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  • $\begingroup$ One thing to keep in mind that at least to a certain degree, the speedup of the UnitStep-version of If comes from the fact that it is branchless - this necessarily means that both branches need to be computed every time. (Which is of course part of the tradeoff - you have to check whether the slowdown due to the extraneous computations or the slowdown due to the branching is worse in each case) $\endgroup$
    – Lukas Lang
    Commented Feb 7, 2022 at 22:18
  • $\begingroup$ @Lukas Lang, so there is no way to get the best of both worlds? I need to specifically evaluate if the branching cost is worth the lower number of computations, no other way? $\endgroup$
    – Smerdjakov
    Commented Feb 7, 2022 at 23:21
  • $\begingroup$ @Smerdjakov if you already have an iterative version, use Compile and you get the speedup for free $\endgroup$
    – b3m2a1
    Commented Feb 8, 2022 at 0:29
  • 1
    $\begingroup$ @Smerdjakov in principle yes. However, the good news is that in Mathematica, there are usually several performance wins to be had for way less effort. This includes clever use of auto-vectorizing functions (such as your UnitStep version) and Complie (as suggested by b3m2a1) $\endgroup$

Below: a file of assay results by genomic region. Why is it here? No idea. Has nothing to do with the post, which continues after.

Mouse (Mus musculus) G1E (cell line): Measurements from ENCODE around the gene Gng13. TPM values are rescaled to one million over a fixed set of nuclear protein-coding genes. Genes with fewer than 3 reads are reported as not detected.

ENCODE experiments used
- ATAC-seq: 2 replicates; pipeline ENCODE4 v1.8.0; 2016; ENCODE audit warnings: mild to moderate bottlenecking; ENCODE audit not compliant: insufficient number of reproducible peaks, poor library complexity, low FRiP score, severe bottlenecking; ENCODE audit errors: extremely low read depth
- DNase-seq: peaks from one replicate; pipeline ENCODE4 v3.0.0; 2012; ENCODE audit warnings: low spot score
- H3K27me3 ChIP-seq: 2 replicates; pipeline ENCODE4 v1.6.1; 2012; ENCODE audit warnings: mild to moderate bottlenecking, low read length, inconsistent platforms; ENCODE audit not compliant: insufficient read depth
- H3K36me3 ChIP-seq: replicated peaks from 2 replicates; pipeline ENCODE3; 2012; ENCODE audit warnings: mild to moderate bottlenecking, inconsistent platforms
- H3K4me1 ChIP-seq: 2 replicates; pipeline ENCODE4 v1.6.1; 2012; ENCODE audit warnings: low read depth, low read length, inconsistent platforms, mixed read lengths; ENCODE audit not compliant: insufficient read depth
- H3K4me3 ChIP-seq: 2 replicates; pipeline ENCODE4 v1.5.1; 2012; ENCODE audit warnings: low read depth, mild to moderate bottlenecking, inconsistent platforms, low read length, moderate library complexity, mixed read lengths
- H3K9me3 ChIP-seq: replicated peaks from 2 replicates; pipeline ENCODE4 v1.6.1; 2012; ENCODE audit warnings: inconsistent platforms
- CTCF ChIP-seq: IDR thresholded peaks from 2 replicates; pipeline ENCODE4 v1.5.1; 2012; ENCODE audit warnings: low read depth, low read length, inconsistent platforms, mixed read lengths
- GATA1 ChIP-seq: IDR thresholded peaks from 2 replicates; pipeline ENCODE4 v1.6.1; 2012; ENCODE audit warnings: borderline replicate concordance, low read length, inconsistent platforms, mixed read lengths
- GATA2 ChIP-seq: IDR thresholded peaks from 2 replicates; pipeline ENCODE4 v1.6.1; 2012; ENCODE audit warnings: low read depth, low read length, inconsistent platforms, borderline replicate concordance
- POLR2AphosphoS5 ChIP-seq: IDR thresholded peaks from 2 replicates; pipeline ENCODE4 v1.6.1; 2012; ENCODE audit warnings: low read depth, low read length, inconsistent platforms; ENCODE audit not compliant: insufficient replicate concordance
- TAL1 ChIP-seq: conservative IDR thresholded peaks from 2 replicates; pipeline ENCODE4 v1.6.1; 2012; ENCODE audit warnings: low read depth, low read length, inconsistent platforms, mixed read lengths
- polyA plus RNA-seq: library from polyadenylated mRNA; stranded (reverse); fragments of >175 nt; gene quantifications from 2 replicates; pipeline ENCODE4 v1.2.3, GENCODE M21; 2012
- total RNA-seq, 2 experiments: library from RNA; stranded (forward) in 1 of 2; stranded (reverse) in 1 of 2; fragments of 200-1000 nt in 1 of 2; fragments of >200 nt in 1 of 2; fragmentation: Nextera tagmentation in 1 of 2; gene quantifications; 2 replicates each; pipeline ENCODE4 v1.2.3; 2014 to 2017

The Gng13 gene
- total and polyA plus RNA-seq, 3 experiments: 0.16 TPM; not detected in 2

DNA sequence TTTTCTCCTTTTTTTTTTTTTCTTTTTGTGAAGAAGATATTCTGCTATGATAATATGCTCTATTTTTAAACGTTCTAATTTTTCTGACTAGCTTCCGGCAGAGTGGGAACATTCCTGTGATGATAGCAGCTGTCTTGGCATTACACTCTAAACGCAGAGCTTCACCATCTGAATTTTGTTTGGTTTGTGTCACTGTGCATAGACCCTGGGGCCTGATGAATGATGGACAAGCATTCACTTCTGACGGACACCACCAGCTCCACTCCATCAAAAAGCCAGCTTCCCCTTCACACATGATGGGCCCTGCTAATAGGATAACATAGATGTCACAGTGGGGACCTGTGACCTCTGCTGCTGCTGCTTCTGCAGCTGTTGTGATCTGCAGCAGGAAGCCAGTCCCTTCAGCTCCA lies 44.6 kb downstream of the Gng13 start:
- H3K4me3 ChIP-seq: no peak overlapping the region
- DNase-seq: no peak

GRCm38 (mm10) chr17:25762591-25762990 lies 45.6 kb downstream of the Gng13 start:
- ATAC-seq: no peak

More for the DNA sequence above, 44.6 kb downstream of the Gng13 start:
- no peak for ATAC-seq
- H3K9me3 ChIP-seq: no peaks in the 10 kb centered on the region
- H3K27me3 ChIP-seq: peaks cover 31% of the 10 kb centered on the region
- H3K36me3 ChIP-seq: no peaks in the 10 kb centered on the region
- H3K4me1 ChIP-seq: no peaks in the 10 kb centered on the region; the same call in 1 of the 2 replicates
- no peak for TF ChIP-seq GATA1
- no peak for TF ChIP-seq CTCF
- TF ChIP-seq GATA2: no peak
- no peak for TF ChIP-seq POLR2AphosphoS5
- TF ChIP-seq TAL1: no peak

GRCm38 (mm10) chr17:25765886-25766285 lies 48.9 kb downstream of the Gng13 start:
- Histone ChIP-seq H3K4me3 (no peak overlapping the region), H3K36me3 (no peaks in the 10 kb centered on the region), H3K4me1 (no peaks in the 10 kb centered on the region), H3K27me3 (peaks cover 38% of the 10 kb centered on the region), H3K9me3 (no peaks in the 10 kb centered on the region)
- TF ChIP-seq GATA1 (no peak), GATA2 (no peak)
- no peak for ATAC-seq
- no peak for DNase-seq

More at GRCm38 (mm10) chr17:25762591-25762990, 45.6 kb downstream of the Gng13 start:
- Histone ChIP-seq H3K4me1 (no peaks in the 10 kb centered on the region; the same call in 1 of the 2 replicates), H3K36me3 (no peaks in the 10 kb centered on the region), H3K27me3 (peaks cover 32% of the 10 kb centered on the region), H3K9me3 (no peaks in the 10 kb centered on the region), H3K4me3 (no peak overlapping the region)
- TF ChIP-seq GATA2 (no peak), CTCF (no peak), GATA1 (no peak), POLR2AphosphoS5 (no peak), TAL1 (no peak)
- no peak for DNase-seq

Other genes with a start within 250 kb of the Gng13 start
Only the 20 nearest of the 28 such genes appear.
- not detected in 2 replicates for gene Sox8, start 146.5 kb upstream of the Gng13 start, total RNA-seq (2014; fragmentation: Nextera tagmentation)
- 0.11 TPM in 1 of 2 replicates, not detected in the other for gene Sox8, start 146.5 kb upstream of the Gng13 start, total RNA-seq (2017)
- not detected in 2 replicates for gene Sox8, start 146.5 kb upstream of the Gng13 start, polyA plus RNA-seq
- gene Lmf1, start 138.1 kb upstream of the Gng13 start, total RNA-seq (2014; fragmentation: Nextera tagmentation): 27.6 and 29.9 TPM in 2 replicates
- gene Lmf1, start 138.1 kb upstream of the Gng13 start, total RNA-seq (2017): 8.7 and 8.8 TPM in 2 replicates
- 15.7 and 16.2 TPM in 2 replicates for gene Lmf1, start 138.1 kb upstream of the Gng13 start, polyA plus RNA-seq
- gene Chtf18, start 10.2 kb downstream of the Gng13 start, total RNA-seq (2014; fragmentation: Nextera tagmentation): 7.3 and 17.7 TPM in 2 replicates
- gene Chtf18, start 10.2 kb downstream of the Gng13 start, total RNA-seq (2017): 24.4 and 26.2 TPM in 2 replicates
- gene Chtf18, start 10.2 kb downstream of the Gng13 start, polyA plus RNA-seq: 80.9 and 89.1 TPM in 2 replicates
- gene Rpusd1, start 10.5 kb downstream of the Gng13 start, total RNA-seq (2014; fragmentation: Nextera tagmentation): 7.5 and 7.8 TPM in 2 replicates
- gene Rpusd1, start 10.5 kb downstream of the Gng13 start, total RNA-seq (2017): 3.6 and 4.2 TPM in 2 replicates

– Lukas Lang
    Commented Feb 8, 2022 at 7:44

1 Answer 1

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I hope I understand correctly what you want: Given and input vector, for every element count how many time an random integer is added until a given threshold is reached.

This can be implemented by: The input:

inp = Table[-100, {10}];

Then we define a function, that adds random integers to the input until the threshold is reached and returns a count of the additions. Then we apply this function to every element of the input vector:

thresh = 0;
(sum = #; count = 0; 
   While[sum < thresh, count++; sum += RandomInteger[{0, 9}]]; 
   count) & /@ inp
(* {22, 25, 26, 23, 26, 25, 18, 23, 23, 19} *)
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  • $\begingroup$ thanks lot for this. I thought about this approach but it seems it is rather slow, I added a timing comparison in the post, would really like to understand how it works. Does a function like yours get computed on each element in turn? $\endgroup$
    – Smerdjakov
    Commented Feb 7, 2022 at 22:07
  • $\begingroup$ Map (for short: /@) on a vector applies the function to each element. $\endgroup$ Commented Feb 8, 2022 at 9:01
  • $\begingroup$ thanks, I understand what map does in terms of output. I was just wondering if, "under the bonnet", it would use vectorised operations, all in one sweep. Thanks $\endgroup$
    – Smerdjakov
    Commented Feb 8, 2022 at 13:16
  • $\begingroup$ As long as you are not using Parallel... it is always done sequentially. However, with Map, interpretation is only done once. $\endgroup$ Commented Feb 8, 2022 at 14:10